It is true that people are dying young less, but that doesn't mean that selection pressure has decreased, it has just changed.

    Think about what sort of basis people are allowed to reproduce on now, and ask yourself what the likely outcomes are. There are a number of factors. People who are too uneducated or dumb to practice birth control are reproducing at a significantly higher rate than the educated population. People who are more physically attractive are more likely to find mates in general. Now that second point isn't really a problem as attractiveness is connected to health. However, let's look at the things that are no longer selected for.

    While in the past people with wealth and power tended to be selected for, and poor families tended to slowly die off, especially in feudal societies, this is no longer true as the wealthy tend to be educated and thus practice birth control. This might be good from a social justice picture, but it also means that intelligence has virtually no way of being selected for any more. After all, if intelligence didn't select for itself by helping to acquire wealth in human society, how did it select for itself?

    The main question is now, is intelligence in any way still being selected for? If it isn't, then it seems likely that there will be a backwards slide in human intelligence until the situation changes.
  • Re:adaptation? (Score:2, Interesting)

    by damaki (997243) * on Tuesday December 11, 2007 @08:40AM (#21654123)
    Well... [google.fr]
  • Re:adaptation? (Score:1, Interesting)

    by Anonymous Coward on Tuesday December 11, 2007 @08:40AM (#21654127)
    RTFA.

    It's happening in your good old US of A. By the very same folks funding the turkish guys.

    Clean up your own garbage before criticising others'.
  • Re:adaptation? (Score:2, Interesting)

    by OeLeWaPpErKe (412765) on Tuesday December 11, 2007 @09:04AM (#21654285) Homepage
    I'm starting a new post because I'd like to respond to all 3 posts. All of them are irrelevant to the subject at hand. This is not about abortion, but about merely stating that the earth is older than 5000 years.

    Muslims kill you for that
    Christians don't

    I do not claim that Christians are perfect, I am solely interested in the truth. The semi-relevant article is about a single nutcase, acting CONTRARY to the wishes of a Christian "extremist" group, to say it is a corner case is beyond a mere understatement.

    In muslim countries it is not an understatement to say that critical opinions will get you killed. It's a fact, and several states have made this their default policy (amongst many others, indonesia, pakistan, saudi, iran, UAE, ...), because of it being an essential part of the muslim religion to execute critics (quran 5:33 clearly states that execution is the only punishment for any criticism, you will, however hard you try, find no equivalent in the bible)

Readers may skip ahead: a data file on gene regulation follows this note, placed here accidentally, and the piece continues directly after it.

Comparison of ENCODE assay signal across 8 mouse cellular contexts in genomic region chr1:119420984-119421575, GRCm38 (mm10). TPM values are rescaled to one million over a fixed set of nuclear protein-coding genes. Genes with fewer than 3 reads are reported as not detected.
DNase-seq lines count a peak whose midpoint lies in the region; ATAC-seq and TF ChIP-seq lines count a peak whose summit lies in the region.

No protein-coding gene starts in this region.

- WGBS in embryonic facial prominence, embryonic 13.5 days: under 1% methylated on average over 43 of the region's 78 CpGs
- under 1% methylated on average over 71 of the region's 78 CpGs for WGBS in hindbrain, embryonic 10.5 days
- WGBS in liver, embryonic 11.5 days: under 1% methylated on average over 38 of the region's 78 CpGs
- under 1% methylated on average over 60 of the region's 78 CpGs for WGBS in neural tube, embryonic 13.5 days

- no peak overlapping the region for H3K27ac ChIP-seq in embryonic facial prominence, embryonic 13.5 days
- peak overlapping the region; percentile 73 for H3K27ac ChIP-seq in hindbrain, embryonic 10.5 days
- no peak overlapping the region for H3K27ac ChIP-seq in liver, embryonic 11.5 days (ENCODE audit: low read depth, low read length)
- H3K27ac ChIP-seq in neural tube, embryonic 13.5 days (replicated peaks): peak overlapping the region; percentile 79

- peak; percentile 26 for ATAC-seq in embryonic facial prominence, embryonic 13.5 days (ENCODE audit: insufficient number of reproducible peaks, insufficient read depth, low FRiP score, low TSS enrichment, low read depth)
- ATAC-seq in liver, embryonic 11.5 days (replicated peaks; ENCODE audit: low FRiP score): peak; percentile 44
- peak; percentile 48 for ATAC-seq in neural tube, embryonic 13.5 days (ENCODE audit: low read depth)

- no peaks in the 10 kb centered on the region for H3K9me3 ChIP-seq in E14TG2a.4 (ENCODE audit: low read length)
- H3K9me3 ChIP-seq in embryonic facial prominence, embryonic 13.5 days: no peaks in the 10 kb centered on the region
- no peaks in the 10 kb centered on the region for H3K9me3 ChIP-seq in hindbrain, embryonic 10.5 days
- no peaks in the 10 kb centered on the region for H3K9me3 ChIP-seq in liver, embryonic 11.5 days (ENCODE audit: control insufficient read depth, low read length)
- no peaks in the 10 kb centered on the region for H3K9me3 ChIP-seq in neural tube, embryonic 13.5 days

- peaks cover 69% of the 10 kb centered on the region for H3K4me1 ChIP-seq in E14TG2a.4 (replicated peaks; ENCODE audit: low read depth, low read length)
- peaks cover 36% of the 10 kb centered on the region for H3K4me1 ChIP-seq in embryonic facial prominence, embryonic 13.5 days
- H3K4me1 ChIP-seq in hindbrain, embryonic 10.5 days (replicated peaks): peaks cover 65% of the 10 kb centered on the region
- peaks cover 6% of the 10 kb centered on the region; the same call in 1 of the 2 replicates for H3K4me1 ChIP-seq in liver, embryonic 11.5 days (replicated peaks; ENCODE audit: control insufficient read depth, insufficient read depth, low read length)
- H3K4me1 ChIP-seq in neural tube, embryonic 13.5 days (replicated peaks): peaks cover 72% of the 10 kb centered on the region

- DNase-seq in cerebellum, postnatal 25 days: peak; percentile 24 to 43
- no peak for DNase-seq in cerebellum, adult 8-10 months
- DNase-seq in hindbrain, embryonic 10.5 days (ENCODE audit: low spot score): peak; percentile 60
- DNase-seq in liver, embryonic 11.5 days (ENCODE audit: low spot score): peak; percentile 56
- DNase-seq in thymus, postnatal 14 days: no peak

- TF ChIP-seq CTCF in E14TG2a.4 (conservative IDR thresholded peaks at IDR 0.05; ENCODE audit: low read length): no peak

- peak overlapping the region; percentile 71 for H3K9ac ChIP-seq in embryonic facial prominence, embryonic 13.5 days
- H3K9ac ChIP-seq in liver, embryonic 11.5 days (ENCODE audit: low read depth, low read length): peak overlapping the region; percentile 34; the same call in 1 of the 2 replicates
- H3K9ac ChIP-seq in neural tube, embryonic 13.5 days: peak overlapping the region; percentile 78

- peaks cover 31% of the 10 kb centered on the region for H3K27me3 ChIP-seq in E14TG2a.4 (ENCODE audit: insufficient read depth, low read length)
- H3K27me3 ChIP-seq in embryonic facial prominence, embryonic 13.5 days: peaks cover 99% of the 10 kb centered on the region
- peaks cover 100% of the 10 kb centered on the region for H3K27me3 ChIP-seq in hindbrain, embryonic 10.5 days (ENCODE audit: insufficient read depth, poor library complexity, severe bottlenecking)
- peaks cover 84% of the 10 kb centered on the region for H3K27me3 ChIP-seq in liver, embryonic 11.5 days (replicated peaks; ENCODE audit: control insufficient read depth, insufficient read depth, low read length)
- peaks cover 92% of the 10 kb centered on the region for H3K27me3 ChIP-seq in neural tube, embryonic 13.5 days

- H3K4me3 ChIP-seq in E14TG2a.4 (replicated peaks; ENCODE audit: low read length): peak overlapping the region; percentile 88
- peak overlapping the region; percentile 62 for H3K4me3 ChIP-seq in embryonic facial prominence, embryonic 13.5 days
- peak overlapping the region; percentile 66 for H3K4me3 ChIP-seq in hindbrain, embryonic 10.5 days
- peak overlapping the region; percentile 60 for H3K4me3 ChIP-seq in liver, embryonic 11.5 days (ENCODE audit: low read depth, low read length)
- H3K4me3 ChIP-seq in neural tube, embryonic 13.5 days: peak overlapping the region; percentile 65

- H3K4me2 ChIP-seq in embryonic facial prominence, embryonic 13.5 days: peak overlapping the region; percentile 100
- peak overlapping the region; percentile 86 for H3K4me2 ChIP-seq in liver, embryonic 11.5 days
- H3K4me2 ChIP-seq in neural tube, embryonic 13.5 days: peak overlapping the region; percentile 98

• Re:Not anymore (Score:3, Interesting)

    by tuj (303347) on Tuesday December 11, 2007 @09:21AM (#21654433) Homepage Journal
    No one is talking here about REAL evolution. Mutations alone do not constitute real evolution. Random changes that serve no benefit over time are simply random. Natural selection pressures sort through this randomness and identify what's good and what's bad.

    That's all fine, except that for the last ~300 years or so we've slowly defeated natural selection through better medicine, health, and living. Thus with no pressures to kill off people like me who can't see without glass, I'm able to contribute my bad sight genes on to more and more people.

    Everyone seems to be missing the point that we have defeated natural selection, and that is poised to continue indefinitely unless there is a major and massive plague that is only non-lethal in those with natural resistance; ie. some outbreak that science can't deal with.

    Of course, what this means is that while our randomness is increasing through diversity, there is no selection criteria to evaluate what genes are useful and should be passed on. There has been a disturbing rise in genetic defects and other childhood diseases like autism, and while the cause for this is not clear, its very possible that our genetic diversity has led to predispositions for more and more problems.

    The crux of all this is that humans will eventually need to assume responsibility for the selection process, since we consider it immoral to let nature do it for us. If we fail to do this, organisms that can truly EVOLVE at a much faster rate (bacteria, viruses) will always threaten us, as we've already seen from the antibiotic-resistant strains and mutating HIV virus.
  • Re:Time scales (Score:4, Interesting)

    by John Hawks (624818) on Tuesday December 11, 2007 @09:28AM (#21654491)
    Progression of technology:

    Here's the thing: that change that makes it OK for you (and me) to wear eyeglasses releases us from selection to some extent against myopia. But by itself that would only cause a very slow, slow response -- mutations that harm vision won't increase quickly under drift alone. But any genes that are selected for other reasons and have the side effect of myopia may increase much more rapidly. These new selected variants are what we are finding, and they relate to many so-called "diseases" of civilization.